Yoga has become a familiar part of the health and fitness scene in the United States. Nearly 16 million Americans currently practice yoga. Another nine million say they plan to try it within the year. Although many people turn to yoga to ease stress and improve overall health, a growing number have specific medical aims and are following the recommendations of their doctors.
According to a study in the journal Spine (Sept. 1, 2009), yoga therapy can reduce pain and improve function in people with chronic low back pain. Chronic low back pain—defined as pain that lasts more than three months—is notoriously difficult to treat. Not surprisingly, it drives many sufferers to turn to alternative and complementary therapies in search of relief. The Spine study is the second of two randomized trials to test a specific form of yoga called Iyengar (pronounced eye-en-gar) yoga, which is based on the teachings of B.K.S. Iyengar, one of the world's most well-known living yoga teachers.
Iyengar yoga vs. classic hatha yoga
Most yoga taught and practiced in this country is hatha yoga, which combines: classic poses (asanas), controlled breathing, and deep relaxation or meditation. Iyengar is a type of hatha yoga that uses props such as blankets, blocks, benches, and belts to help people perform the poses to the fullest extent possible even if they lack experience or have physical limitations. The emphasis is on precise physical alignment, with trained teachers adjusting everything from the position of the shoulders to the angle of the toes.
Iyengar adjustments to classic yoga poses
Iyengar yoga uses blocks, belts, and other props to help students perform classic yoga poses such as those shown in the grey insets above: parivrtta trikonasana, or the revolved triangle pose (A), and ardha uttanasana, or the standing half forward bend (B). Instructions are individualized, with adjustments made for age, experience, body type, physical condition, and medical problems.
What the research revealed
With funding from the National Institutes of Health's National Center for Complementary and Alternative Medicine, researchers at West Virginia University enrolled 90 adults to participate in a yearlong trial comparing the effects of Iyengar yoga therapy with those of standard medical care. Participants ranged in age from 23 to 66, and all were suffering chronic low back pain. About half of them were assigned to 24 weeks of a twice-weekly, 90-minute regimen approved by B.K.S. Iyengar and taught by a certified Iyengar yoga instructor and two assistants with experience in teaching yoga therapy to people with chronic low back pain. On days when they didn't have a yoga class, they were instructed to practice at home for 30 minutes using a DVD, props, and an instruction manual. The rest of the participants (the control group) continued with usual medical care and were followed with monthly telephone calls to gather information about their medications or other therapies.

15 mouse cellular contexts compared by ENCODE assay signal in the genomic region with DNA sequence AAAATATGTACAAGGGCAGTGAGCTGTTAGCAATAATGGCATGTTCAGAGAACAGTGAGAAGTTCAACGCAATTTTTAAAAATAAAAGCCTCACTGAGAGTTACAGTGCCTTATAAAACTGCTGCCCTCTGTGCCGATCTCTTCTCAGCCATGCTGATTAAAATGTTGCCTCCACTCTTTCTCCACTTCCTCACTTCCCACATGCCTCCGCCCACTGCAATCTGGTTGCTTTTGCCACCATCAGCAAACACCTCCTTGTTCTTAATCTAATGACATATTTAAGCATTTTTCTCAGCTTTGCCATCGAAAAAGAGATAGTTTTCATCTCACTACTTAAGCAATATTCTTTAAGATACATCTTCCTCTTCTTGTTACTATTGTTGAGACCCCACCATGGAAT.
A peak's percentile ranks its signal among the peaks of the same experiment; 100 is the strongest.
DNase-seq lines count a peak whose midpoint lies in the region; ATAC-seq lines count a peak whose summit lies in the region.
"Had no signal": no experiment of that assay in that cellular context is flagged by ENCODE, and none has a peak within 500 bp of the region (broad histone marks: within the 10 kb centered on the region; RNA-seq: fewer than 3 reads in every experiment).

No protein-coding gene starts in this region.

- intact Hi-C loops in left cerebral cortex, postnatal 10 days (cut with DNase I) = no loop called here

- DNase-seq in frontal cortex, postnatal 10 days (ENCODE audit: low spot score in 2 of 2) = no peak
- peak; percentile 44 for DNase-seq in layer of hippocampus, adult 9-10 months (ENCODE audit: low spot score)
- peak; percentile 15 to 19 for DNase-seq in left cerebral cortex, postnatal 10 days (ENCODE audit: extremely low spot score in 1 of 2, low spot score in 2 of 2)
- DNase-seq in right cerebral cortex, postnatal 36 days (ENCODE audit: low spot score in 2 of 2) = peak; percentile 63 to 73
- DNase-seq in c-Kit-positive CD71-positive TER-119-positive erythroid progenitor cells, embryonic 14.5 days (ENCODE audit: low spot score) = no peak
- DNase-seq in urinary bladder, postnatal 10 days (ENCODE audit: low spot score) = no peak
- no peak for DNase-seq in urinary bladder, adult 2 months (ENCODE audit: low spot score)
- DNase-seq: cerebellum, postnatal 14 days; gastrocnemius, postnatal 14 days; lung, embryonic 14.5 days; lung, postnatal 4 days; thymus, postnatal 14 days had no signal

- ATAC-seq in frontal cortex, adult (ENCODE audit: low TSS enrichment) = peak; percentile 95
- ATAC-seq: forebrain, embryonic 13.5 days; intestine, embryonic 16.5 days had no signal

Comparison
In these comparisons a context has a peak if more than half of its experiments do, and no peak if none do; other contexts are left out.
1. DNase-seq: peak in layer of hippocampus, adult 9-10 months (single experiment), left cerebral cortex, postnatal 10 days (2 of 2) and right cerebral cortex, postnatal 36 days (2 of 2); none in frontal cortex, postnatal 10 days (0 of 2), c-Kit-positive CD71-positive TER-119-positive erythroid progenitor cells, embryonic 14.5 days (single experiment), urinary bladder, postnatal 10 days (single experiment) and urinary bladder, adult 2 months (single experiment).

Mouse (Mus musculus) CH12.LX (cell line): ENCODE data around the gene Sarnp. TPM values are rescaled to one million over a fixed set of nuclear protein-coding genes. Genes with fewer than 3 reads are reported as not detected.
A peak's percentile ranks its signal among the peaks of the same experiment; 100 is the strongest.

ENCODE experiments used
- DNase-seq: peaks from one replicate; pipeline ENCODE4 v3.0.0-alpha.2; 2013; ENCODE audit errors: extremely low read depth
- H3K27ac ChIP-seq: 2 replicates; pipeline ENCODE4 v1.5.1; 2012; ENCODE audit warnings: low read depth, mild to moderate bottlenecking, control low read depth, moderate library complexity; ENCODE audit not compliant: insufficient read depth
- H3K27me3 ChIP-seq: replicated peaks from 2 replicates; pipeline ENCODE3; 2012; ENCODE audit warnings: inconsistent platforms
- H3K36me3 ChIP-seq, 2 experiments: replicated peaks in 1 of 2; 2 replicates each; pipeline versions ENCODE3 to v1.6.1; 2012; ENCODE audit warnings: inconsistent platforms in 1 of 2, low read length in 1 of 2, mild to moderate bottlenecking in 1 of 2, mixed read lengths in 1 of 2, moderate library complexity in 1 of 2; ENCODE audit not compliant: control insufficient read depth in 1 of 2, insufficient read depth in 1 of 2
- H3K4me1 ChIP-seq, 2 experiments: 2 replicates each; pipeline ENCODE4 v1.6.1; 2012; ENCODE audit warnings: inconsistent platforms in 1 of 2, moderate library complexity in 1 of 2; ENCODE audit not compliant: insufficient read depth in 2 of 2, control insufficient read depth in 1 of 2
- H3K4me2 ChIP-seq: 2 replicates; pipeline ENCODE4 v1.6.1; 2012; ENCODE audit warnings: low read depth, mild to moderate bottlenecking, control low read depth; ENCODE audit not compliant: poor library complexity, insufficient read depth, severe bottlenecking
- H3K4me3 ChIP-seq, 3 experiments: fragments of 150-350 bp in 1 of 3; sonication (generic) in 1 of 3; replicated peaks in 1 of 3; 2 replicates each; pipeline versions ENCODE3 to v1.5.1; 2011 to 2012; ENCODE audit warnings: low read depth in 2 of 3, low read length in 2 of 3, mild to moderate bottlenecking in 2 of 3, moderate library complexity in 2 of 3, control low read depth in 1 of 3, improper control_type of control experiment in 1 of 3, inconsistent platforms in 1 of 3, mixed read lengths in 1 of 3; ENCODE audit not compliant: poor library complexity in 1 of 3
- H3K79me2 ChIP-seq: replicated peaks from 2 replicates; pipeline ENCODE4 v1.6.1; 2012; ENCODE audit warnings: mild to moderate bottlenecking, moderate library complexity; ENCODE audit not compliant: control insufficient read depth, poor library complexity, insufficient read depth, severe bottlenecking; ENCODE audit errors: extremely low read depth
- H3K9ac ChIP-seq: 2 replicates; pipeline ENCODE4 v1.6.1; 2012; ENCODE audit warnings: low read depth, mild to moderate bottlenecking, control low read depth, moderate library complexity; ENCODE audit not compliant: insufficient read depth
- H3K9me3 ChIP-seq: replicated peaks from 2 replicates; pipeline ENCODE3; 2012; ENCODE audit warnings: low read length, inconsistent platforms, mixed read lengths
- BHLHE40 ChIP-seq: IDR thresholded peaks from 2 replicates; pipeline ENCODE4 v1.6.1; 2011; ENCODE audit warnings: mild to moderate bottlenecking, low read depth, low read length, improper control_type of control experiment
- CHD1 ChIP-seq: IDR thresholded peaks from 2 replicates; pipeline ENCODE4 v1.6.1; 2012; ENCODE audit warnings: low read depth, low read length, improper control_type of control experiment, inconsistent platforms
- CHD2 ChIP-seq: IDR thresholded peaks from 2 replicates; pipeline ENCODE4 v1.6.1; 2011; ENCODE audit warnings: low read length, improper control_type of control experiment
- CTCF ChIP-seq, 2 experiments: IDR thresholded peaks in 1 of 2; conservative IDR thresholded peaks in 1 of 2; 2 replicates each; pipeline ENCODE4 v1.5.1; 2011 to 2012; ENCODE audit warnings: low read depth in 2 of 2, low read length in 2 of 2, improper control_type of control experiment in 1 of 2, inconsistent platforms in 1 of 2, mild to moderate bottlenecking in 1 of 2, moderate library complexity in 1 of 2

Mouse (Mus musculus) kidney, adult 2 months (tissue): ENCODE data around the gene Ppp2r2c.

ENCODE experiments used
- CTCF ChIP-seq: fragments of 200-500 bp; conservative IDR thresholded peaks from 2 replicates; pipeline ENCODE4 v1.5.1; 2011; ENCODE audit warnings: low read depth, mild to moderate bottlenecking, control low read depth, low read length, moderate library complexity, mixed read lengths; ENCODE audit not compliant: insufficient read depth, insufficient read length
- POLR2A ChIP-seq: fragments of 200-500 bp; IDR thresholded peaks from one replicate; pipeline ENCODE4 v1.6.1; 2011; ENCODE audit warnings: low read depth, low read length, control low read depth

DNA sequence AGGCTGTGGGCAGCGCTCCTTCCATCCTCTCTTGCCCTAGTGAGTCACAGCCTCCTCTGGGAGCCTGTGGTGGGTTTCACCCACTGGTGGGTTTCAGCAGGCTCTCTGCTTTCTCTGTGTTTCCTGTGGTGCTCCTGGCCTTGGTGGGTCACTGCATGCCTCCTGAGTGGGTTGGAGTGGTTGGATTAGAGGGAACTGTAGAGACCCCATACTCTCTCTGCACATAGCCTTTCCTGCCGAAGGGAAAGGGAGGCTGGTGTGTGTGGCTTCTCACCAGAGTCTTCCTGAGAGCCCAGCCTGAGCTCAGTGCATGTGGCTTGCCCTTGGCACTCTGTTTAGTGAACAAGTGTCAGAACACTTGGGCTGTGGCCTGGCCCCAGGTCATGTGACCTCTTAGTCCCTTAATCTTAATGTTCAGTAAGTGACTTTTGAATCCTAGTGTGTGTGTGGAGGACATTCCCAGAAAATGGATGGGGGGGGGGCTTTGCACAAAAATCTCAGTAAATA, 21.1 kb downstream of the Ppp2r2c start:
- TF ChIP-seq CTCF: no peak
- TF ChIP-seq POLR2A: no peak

All subjects reported on functional disability, pain intensity, depression, and medication use at the start of the study, midway through (12 weeks), immediately afterward (24 weeks), and at a follow-up six months later. Compared with the control group, the Iyengar group experienced a 29% reduction in functional disability, a 42% reduction in pain, and a 46% reduction in depressive symptoms at 24 weeks. There was also a greater trend toward lower medication use in the yoga group. There were no reports of adverse effects.
Six months after the trial ended, 68% of the yoga group was still practicing yoga — on average, three days a week for at least 30 minutes. Their levels of functional disability, pain, and depression had increased slightly but were still lower than those of the control group.
The study had limitations — a small number of participants, as well as reliance on the participants' own reports of symptoms and disability. Also, the control group, on average, had been suffering back pain longer than the yoga group. Still, the results are consistent with findings from other studies of yoga for low back pain.
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Is vinegar good for the arteries?
Q. I've heard that apple cider vinegar can clean out the arteries. Is there any truth to that?
A. If you believe the stories written about apple cider vinegar, it is a miracle cure for just about anything that ails you, from curbing the appetite to detoxifying the body, boosting the immune system, treating arthritis, and improving circulation. That's a tall order for a brew made from fermented apples. But there's no evidence to back up most of these claims. So far, the only decent studies in humans suggest that daily doses of apple cider vinegar may help people with type 2 diabetes control their blood sugar.
Acetic acid is the substance that gives vinegar its distinctive smell and sour taste. A synthetic cousin of acetic acid, called ethylenediamine-tetraacetic acid (EDTA), attracts some dissolved metals. It is used in cases of lead, mercury, or iron poisoning to pull these metals out of the bloodstream. A dubious practice called chelation therapy involves repeated administration of EDTA. Chelation therapy is hyped as a way to clean out the arteries by dissolving cholesterol-filled plaque. This is based on wishful thinking, not science.
Apple cider vinegar is a terrific ingredient in foods, sauces, and dressings. It isn't medicine. Taking too much can lower blood potassium levels and may not be good for your bones. If you choose to take a tablespoon or so a day, rinse out your mouth afterward — straight apple cider vinegar can erode the enamel on your teeth.
— Richard Lee, M.D.
Associate Editor, Harvard Heart Letter
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